By Isa Jones
By Mary Willson
By Brian Turk
By Drew AIles
By Taylor Boylston
By Bree Davies
By Emerald O'Brien
"At 26, dude, I can't really split my time anymore," declares Yonnas Abraham. "You know what I mean? It's like, what you cash your checks doing is what you do — and I don't want to be a waiter or a bartender or a market researcher. I want to be an artist."
When he performs, Abraham's artistic zeal is unmistakable. As frontman for the Pirate Signal, one of Denver's brightest emerging hip-hop acts, he's simply electrifying. While DJ A-what manipulates the outfit's propulsive backdrops, Abraham raps with a profound sense of urgency, like "somebody had their mouth closed for 21 years and they opened it for the first time," as he puts it. Hip-hop's answer to James Brown, he's a blur of frenetic activity, as if jolts of electricity were being conducted directly to his nervous system.
Off stage, Abraham is just as animated, gesticulating frequently to punctuate his thoughts. "The best way to describe the way in my mind that the Pirate Signal works," he offers, "is that I am playing in front of a band. I'm a frontman, and that is how I engage the crowd. I perform as if there's a band back there and I'm the frontman of this band. And part of the reason for that was when I really began to get into the art of music, I began to fall in love with bands. There was this holy trinity of bands that really shaped me...first it was Tool, and then it was the Mars Volta, and then it was Radiohead. So that informed my music. I wanted to make music that was lush. I didn't want to make music where it was like, okay, you hear the beat, you hear the rap, this is what you're going to get.
"I wanted there to be surprises, and that's the one thing people say about my music — that it sounds like a live band," he continues. "So to me, I know that if I go play with any kind of band, I'll be good. I could open up for Fucked Up, I could open up for Coldplay, and I really sincerely believe that people will like it, because I know the music I'm making on a fundamental, basic level is compelling. And the fact that I'm performing with the intensity I'm performing with makes it a viable show."
When the Pirate Signal was nominated for a Westword Showcase Award a few years ago, the MC didn't mince words when we asked this question for our pullout guide: "If you had to choose one act to represent Denver, who would it be and why?"
"Some backwoods, boondock, uncivilized, alt-country, hootenanny cowboy shit sums this place up real nice, I think," Abraham wrote in response. "Or elevator music."
While there's clearly a demand for hip-hop in this town, and KS-107.5 consistently ranks in the top five in Arbitron ratings, local hip-hop has yet to be embraced by the masses. "There's no implicit respect for the culture," Abraham says, then retreats a bit. "There is on some level, but it's in a voyeuristic way."
The problem certainly isn't a lack of talent. Right now, the Front Range is brimming with a staggering number of talented hip-hop purveyors, an impressive class that includes 3 the Hardway, ManeLine, F.O.E., Whygee, Karma, 800-the-Jewell, Dent, Ichiban, Spoke in Wordz, Sunken State, Playalitical, Infinite Mindz, the Fresh Breath Committee, the Food Chain, Distrakt, Black Pegasus, Improv, Diamond Boiz, the ReMINDers, Air Dubai, Extra Kool, Strange Powers (an act that's relocated but still waves the Colorado flag), Time and Ancient Mith, which just completed a well-received European tour, among others.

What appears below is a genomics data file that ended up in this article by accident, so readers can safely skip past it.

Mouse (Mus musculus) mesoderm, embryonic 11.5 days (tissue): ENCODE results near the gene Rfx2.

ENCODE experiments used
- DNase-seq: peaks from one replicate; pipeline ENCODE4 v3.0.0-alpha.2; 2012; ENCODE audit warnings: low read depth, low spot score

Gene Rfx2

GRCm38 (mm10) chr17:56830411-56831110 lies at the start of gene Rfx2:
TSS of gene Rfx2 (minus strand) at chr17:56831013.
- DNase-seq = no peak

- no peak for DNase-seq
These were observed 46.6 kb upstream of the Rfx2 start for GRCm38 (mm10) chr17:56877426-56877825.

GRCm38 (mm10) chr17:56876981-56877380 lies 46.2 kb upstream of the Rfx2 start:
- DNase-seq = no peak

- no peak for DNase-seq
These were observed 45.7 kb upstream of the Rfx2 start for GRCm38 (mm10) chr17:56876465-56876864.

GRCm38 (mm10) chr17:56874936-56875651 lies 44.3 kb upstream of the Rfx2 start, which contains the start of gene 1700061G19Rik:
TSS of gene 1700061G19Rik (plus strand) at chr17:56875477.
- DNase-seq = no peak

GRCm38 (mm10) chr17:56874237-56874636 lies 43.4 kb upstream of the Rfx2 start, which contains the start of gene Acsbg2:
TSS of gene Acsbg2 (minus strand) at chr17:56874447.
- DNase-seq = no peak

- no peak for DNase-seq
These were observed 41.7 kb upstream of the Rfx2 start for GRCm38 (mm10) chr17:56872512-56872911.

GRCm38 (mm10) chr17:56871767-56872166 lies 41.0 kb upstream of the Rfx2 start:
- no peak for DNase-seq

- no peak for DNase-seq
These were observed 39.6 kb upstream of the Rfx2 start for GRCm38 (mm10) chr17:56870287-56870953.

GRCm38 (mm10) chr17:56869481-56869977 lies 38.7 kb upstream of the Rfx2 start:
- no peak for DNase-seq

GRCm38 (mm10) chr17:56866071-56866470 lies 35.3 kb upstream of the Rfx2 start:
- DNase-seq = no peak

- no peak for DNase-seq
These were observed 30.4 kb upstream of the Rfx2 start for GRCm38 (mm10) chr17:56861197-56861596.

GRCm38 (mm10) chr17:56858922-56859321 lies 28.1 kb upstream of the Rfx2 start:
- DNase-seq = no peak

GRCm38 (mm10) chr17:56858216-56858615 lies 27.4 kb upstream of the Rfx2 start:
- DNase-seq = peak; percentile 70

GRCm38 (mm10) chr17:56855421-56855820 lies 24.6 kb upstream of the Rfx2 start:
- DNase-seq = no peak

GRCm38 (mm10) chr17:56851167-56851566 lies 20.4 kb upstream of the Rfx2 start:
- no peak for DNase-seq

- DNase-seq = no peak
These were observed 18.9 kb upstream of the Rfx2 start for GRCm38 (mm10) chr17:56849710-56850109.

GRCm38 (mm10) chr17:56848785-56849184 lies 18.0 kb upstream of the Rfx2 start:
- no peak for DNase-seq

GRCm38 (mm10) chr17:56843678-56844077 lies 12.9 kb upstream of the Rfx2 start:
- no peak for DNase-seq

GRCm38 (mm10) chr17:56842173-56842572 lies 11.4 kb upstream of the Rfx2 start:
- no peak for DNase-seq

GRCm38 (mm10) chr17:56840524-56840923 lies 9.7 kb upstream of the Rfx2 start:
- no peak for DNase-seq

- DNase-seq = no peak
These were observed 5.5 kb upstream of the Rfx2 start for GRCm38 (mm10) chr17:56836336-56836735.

Like countless charismatic figures before him, Abraham wears his emotions on his sleeve. In lashing out at the scene, Abraham was really expressing how isolated he felt in Denver — and his concern that seemingly no one in this city, much less anywhere else, was paying attention to the hip-hop being produced here. Things just weren't happening fast enough for him, as he made clear in these lines from "Go!"
"I gotta go, go, go/I gotta go, go, go/'cause Denver sucks/And I mean it literally/It really does/Sucks hope from people's blood/So they live their whole lives completely numb/And what do we become, if we don't leave this dump."
And the song continues: "I gotta leave this place/Told my pops/You should've seen his face/Why even wait/If the beat can make/I gotta leave this place/And tomorrow may be too late."
Pirate Signal won the award for best hip-hop group at that year's Showcase — but Abraham wasn't on hand to accept the honors. By then, he'd really left this place, and his father, Sam, and DJ A-what accepted the trophy.
"A large part of it was just not wanting to be the guy who always says he's leaving Denver and never leaves Denver," Abraham explains. "So as soon as I got the money ready — I didn't have shit; I had like a thousand dollars — I bounced.
"I had a girlfriend," he continues. "Her name was Aliah, and she's a major inspiration to me. Early in our relationship, when I was, like, 23...she was always coaxing me: 'You should leave this place. You need to leave this place.' And I was like, 'But, you know, this is home. I don't want to leave.' I never had desires to leave. Then I made that song, 'Go!' — but even when I made the song, I wasn't intending on leaving. I just was making the song, and it was about frustration. When I made that song, I literally cried thinking about leaving all these people — especially her, after having formed this relationship. And just the thought of it made me so sad. But I just explored that frustration. And one day I was just sitting in my house, long after the song was made, and I realized that I did have to leave. I remember feeling like that was my destiny, to go and do this thing."